If you’re anywhere on the spectrum from “dammit! I can’t get off the ground this hurts so much,” through “man, my back is still kinda bugging me,” to “I lost a chunk of 2015 to back pain, but I’m better now,” there is help in this book for you. It won’t be a magical only answer (we all know we weight loss is the best weapon against back pain, and I’m working on it, as well as some general behavior modification), but it does a very, very nice job of laying out routines along a series of levels of effort, with clear, helpful, simple explanations of how to perform them.
- Back Rx saved my back. After 1.5 years treatment by chiropractor, I was still in pain from a lateral subluxation of the lower lumbar. I was desperate for relief, and believed I should be able to rehabilitate myself. I was in my early 20’s, and researched yoga at the University library. That’s when I found Dr. Vad’s book “Back Rx”: the secret to ending low-back pain. After several years of practicing Back Rx from the book, I got the video. I rely on Back Rx to loosen up my back whenever it feels tight, and to strengthen my back as preventative care. I will always have to stay disciplined in preventing low-back pain because of the combination of a severe hip dislocation with my back injury, but at least I have the tools to live a completely active and (when practicing Back-Rx) pain-free lifestyle.
- I recently suffered my first real back injury. I spent almost a week on my back completely incapacitated by pain. As soon as I was able to move, I read this book and began doing some of the exercises from it. I found that the exercises had an immediate and very positive effect, first in reducing the pain and now building both strength and flexibility. When I was able to schedule physical therapy, the therapists were happy with my progress and added only a few exercises. My recovery has been very rapid and I’m certain this book played a significant role.
I found the introductory commentary quite helpful in introducing the physiology of the back, describing various causes of pain and remedies, and mapping out the future of my spine as I age. The advice on posture when sneezing or coughing post injury (“lean back, look up!”) was worth the purchase price on its own.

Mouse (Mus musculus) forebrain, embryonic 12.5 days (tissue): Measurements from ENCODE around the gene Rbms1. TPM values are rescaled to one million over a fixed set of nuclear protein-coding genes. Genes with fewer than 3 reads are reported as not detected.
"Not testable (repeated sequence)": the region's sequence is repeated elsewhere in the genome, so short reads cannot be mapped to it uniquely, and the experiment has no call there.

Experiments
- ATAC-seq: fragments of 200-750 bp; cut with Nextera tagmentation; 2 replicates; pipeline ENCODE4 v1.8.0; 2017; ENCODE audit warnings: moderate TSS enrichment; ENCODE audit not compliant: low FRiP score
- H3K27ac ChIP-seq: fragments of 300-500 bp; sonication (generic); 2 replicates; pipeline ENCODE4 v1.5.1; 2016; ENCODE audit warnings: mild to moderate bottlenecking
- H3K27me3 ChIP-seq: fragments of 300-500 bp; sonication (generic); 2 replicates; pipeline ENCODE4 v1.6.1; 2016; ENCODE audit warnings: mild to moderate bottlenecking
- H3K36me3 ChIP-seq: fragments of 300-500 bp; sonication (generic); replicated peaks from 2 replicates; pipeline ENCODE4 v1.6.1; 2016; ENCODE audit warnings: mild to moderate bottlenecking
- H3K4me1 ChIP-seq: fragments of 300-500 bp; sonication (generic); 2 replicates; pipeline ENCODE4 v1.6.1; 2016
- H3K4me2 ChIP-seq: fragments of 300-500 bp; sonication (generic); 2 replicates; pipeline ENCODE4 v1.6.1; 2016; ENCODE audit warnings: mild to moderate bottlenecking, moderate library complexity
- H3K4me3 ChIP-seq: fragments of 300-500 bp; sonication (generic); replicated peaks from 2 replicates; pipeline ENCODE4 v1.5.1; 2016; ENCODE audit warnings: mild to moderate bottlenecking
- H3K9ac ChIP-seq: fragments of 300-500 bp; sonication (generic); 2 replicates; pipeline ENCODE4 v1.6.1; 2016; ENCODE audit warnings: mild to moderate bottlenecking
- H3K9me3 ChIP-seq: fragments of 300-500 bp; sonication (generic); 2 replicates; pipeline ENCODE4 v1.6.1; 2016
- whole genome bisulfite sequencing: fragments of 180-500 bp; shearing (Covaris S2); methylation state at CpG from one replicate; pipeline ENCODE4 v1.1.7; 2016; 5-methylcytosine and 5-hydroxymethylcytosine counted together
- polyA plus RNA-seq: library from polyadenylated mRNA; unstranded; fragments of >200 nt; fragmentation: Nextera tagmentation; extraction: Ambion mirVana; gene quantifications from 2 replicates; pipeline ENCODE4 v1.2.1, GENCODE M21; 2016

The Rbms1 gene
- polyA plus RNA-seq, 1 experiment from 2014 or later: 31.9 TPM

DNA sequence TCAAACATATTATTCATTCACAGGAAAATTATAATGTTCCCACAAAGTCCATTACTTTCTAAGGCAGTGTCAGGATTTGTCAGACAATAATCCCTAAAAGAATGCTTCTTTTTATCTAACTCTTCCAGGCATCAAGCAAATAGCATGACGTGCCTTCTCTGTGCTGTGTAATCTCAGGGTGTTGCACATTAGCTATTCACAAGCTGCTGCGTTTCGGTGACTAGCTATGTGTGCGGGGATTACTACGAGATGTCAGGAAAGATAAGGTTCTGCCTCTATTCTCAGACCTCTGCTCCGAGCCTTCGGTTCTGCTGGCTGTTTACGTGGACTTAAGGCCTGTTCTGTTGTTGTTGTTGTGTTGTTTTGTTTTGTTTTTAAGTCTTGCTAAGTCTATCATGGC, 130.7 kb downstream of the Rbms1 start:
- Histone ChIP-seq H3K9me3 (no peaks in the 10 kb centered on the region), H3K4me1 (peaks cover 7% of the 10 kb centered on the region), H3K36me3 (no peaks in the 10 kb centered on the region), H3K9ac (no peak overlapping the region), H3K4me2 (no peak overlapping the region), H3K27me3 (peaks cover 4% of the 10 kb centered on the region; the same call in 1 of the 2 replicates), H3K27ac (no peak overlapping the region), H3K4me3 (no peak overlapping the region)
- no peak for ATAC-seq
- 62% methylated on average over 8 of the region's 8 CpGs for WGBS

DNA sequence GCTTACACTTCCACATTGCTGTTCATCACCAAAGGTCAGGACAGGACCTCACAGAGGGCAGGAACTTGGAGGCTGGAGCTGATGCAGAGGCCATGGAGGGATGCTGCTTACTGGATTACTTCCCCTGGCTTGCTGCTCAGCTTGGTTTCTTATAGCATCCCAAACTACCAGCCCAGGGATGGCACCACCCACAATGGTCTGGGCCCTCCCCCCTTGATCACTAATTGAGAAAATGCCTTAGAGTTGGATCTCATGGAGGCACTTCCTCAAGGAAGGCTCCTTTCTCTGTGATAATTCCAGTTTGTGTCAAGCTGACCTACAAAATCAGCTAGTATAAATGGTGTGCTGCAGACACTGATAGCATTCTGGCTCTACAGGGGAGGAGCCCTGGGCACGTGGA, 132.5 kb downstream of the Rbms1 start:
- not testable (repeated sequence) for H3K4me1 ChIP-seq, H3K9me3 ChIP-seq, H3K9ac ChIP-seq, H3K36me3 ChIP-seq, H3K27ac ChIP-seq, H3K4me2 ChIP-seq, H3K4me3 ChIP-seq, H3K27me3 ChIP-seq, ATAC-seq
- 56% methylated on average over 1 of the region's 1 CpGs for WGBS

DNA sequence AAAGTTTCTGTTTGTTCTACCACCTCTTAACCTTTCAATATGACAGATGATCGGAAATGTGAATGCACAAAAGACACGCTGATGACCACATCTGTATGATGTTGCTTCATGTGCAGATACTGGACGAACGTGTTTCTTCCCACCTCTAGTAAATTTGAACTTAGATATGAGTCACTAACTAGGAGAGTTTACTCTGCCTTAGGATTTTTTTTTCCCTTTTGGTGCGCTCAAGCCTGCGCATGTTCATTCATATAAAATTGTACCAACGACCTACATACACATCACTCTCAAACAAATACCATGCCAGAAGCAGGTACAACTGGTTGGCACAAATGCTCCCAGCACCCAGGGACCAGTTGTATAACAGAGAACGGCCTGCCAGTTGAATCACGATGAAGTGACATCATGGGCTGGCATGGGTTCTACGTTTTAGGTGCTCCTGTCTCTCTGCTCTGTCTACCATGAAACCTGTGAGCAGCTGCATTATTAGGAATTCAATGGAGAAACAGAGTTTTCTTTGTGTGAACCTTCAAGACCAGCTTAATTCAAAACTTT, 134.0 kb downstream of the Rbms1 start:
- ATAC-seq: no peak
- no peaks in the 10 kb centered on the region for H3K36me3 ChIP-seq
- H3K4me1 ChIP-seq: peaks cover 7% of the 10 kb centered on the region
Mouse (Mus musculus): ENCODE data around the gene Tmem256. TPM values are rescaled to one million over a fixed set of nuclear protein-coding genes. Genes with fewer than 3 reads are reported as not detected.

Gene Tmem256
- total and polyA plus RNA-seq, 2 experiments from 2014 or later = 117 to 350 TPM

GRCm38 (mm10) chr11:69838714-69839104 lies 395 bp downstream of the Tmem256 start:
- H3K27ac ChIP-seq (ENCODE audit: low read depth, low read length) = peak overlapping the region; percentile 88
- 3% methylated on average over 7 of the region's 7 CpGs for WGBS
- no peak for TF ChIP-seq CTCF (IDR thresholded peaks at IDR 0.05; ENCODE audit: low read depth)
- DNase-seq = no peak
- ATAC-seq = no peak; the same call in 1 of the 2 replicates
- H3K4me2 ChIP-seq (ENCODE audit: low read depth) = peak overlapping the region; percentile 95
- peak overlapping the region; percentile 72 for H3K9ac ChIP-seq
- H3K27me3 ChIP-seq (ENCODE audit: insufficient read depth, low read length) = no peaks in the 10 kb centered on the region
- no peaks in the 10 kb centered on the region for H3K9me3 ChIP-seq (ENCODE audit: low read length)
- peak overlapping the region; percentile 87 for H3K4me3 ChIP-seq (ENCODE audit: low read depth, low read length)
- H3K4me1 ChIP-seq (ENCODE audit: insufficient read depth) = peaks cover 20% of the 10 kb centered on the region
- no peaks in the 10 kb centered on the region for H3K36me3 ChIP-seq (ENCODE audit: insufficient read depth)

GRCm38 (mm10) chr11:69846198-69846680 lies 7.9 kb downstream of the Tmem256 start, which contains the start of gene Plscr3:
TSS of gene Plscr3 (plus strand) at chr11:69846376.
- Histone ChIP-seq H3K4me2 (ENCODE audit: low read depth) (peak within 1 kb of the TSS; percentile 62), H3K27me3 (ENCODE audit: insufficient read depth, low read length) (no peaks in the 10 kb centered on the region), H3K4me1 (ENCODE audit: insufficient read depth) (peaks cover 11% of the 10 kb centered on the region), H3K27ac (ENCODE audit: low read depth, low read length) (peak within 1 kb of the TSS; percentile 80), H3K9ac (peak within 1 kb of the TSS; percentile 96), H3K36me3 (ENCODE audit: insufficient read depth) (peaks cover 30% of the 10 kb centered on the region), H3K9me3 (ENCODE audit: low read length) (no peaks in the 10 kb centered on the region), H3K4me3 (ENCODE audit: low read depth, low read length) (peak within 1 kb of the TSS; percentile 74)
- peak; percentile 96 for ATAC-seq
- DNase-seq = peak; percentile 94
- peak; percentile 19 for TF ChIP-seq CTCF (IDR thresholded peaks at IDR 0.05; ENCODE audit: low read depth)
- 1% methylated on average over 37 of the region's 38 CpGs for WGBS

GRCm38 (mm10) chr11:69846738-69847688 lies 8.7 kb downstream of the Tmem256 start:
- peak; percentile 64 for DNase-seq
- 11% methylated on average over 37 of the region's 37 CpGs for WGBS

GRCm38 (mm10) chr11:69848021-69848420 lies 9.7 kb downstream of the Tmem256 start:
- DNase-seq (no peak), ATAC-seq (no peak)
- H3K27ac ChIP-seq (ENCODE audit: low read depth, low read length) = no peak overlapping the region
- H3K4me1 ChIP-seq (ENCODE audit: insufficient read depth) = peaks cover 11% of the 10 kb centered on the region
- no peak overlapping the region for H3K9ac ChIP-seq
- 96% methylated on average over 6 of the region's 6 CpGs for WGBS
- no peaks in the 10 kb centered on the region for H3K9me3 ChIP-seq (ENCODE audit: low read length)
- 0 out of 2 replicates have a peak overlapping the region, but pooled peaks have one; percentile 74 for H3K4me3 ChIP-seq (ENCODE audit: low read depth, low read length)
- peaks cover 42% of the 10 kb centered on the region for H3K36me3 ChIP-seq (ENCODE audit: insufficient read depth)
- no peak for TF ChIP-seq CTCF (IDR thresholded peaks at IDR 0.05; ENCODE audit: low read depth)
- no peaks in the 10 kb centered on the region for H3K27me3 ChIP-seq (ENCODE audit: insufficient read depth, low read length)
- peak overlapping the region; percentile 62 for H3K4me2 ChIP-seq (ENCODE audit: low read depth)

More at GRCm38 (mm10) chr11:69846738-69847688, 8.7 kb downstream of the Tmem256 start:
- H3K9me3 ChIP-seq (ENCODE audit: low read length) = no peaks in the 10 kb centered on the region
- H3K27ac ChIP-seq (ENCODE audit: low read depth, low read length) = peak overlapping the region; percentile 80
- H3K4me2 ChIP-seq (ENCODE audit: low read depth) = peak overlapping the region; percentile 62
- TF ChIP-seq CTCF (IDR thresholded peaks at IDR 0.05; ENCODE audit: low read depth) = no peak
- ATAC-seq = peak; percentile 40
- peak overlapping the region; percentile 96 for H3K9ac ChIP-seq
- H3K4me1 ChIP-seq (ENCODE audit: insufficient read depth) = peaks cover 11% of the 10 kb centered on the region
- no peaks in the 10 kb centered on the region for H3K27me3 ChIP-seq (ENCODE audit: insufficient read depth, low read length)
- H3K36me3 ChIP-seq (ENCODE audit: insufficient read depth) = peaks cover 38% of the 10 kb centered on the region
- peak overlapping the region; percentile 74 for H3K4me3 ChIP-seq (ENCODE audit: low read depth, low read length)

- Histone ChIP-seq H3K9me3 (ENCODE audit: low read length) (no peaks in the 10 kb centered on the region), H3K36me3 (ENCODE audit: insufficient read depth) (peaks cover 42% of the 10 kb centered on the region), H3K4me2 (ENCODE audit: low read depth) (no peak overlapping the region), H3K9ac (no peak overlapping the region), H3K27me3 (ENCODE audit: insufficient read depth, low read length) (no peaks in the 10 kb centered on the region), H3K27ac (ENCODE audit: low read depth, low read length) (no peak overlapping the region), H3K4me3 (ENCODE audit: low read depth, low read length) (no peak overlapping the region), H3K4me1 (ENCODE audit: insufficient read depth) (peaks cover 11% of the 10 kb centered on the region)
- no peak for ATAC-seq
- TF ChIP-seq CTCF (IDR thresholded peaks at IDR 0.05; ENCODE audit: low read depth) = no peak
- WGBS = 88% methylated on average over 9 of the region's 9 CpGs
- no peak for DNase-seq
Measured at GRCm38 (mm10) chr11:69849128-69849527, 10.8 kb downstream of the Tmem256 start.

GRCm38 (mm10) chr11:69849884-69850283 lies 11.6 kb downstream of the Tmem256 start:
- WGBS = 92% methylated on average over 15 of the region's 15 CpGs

I don’t think there is any “one-size-fits-all” answer to back pain. Workouts need to be tailored to the needs of the individual, and will change over time as injuries heal and muscles strengthen. As such the ideal program will incorporate elements from many different sources. Because this book outlines three different workout regimens — one for during healing, one for during post-trauma recovery, and one for ongoing strengthening — I had a lot of options to help find a workout which works well for me.
I do have a couple of criticisms of the book. The discussion of some of the exercises do not make it entirely clear what muscle group should be affected, which made it a little harder to figure out whether I was doing it right or if I was ready for a more challenging exercise. Also, the book is firmly focused on the lower back (and hips). As a software engineer, I find that I need help with my upper back and neck, and this book does little to help me with that.
I doubt this book will be a single all-encompassing answer to your back-pain prayers. However, I expect it will help most people interested in it in the first place. For me personally, it was a real god-send.